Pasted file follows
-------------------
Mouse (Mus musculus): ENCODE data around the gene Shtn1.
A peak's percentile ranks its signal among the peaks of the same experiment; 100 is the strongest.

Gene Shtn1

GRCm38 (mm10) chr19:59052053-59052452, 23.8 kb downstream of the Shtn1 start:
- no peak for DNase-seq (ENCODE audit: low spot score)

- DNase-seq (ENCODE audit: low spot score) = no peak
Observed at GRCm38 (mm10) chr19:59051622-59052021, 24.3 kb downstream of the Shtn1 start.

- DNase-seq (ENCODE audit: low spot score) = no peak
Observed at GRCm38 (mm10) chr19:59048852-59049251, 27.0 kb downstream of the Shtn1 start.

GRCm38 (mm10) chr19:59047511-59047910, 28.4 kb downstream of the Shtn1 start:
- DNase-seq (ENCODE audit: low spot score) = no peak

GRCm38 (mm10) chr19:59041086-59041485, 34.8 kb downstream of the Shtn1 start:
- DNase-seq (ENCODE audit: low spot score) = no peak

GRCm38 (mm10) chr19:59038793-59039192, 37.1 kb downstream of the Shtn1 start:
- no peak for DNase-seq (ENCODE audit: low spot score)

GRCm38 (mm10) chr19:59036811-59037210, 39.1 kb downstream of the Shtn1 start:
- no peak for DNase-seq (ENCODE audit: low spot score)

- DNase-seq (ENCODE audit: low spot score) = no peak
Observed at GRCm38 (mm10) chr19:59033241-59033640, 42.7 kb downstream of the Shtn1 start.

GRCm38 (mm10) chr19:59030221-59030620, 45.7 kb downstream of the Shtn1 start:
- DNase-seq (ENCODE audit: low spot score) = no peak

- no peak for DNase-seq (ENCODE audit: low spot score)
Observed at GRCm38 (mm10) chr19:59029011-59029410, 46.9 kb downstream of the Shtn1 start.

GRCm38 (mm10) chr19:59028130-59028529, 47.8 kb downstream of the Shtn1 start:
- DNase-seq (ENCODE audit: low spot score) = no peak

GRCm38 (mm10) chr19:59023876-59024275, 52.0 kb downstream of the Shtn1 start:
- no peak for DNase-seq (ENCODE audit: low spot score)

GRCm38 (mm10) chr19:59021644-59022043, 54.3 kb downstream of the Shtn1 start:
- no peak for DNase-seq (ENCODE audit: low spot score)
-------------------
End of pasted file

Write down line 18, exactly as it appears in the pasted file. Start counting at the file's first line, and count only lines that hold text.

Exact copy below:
- DNase-seq (ENCODE audit: low spot score) = no peak